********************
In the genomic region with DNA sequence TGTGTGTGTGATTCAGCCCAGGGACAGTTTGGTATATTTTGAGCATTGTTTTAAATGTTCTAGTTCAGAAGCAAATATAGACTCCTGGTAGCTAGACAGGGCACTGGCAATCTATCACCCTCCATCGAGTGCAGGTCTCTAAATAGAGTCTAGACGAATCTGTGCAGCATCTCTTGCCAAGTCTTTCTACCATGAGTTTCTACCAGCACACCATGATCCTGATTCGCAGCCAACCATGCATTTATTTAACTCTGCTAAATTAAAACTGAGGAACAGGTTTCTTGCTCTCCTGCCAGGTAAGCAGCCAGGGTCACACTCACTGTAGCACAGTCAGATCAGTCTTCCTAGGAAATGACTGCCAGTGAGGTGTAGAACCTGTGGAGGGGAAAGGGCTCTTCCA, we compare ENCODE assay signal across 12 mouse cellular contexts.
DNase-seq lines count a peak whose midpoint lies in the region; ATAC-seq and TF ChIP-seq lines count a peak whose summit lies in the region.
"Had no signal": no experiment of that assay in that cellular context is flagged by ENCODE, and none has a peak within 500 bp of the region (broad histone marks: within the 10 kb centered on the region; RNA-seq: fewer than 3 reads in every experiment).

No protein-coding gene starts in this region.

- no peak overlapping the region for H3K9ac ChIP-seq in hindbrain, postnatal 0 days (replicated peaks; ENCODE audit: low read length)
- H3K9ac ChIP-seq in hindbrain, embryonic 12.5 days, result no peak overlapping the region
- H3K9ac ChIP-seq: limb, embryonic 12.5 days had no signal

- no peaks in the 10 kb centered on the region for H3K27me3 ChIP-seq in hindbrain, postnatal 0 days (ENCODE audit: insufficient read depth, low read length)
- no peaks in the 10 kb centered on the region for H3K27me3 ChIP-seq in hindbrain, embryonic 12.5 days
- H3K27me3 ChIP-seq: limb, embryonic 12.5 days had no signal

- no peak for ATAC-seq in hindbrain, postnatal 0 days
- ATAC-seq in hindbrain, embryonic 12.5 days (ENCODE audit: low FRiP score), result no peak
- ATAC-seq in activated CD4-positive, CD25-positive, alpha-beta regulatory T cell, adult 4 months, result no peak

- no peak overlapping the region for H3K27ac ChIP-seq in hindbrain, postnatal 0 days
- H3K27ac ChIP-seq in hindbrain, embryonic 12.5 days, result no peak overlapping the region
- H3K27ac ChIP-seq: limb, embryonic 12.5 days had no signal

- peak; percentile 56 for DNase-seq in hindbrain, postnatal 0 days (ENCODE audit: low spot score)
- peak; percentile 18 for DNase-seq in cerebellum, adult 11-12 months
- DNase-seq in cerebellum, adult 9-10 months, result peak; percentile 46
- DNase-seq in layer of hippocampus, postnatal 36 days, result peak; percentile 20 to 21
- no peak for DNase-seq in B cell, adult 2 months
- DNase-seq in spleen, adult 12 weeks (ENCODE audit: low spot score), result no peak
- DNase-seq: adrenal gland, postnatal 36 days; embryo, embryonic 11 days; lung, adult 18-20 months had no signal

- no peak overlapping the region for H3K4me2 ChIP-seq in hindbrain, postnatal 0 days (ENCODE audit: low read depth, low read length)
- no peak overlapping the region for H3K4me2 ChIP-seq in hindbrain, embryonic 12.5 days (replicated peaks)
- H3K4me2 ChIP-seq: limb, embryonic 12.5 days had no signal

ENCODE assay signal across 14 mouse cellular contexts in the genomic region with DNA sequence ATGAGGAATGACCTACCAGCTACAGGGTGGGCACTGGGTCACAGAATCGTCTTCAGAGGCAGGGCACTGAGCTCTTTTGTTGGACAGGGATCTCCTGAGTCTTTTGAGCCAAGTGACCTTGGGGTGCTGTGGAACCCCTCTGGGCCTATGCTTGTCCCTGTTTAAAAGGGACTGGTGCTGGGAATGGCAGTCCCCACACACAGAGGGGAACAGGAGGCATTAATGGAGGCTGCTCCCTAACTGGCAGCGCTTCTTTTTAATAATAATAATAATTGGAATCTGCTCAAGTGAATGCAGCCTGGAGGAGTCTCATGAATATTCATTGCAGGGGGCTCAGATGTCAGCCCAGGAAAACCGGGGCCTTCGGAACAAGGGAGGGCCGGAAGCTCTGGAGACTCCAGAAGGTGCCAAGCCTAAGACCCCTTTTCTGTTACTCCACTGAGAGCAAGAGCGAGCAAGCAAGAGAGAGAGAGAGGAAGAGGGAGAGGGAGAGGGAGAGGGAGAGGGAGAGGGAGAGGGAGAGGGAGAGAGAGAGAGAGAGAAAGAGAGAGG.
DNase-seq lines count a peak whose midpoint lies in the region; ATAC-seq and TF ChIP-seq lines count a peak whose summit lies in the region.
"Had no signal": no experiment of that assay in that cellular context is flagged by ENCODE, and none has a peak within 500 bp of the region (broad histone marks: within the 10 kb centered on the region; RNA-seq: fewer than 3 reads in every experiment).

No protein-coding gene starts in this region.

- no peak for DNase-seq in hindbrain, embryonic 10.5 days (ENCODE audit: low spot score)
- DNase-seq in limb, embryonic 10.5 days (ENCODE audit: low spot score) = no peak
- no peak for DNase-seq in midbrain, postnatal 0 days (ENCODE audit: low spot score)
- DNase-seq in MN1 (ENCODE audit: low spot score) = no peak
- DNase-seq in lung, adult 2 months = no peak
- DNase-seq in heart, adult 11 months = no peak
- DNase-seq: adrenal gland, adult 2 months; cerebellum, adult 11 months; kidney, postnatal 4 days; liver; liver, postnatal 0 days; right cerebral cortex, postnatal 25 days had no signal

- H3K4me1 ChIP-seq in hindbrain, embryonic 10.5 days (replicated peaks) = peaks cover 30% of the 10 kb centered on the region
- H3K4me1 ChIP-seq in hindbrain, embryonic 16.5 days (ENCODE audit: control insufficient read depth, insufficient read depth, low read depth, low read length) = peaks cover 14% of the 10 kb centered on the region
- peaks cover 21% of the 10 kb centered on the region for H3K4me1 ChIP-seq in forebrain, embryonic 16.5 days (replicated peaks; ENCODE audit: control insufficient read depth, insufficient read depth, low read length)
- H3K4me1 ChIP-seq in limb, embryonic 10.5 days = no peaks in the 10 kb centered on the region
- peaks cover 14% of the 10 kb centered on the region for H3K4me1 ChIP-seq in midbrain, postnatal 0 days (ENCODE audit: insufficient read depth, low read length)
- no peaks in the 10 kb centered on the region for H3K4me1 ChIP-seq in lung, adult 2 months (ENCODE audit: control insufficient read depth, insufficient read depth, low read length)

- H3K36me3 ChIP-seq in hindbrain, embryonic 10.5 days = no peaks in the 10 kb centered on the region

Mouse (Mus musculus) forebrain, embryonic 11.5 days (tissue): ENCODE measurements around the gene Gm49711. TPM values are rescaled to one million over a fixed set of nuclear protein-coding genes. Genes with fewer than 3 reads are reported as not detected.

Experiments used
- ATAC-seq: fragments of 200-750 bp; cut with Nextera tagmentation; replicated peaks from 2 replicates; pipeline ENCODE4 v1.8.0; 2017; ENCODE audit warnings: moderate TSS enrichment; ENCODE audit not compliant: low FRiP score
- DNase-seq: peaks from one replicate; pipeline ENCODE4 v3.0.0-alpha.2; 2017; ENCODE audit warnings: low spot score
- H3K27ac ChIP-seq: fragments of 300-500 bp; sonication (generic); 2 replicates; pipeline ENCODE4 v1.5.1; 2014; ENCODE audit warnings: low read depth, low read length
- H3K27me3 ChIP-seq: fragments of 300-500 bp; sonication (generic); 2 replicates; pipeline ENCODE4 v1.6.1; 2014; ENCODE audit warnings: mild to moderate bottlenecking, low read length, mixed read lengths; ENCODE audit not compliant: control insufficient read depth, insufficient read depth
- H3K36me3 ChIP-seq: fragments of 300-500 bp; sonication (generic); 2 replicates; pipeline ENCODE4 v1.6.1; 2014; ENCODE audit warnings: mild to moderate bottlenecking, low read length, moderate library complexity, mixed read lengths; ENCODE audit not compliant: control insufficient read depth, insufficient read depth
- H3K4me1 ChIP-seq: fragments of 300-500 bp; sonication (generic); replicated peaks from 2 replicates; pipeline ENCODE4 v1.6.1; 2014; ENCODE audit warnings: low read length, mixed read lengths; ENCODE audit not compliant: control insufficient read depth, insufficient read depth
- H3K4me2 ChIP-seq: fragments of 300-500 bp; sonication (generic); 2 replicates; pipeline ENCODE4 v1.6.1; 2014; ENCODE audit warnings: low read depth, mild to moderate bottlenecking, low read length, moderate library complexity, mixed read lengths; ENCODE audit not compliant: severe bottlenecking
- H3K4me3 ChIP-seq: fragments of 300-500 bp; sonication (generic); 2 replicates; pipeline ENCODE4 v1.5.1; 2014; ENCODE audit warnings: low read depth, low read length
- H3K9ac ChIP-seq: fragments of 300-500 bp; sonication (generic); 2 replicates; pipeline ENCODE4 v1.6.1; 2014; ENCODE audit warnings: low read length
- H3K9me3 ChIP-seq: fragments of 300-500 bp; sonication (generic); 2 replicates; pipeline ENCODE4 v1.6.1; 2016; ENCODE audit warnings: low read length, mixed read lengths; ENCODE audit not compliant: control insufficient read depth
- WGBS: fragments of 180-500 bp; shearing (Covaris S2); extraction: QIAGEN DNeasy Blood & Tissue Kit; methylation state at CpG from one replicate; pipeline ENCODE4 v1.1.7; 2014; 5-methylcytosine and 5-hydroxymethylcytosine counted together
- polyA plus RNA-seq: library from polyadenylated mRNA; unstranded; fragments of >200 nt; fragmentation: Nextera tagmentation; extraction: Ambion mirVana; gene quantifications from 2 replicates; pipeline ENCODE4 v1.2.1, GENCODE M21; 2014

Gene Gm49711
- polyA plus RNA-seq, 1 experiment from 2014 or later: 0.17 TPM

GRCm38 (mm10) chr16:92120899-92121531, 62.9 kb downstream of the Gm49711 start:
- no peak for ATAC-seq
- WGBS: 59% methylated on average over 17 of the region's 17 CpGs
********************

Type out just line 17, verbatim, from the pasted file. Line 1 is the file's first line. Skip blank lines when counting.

- peak; percentile 56 for DNase-seq in hindbrain, postnatal 0 days (ENCODE audit: low spot score)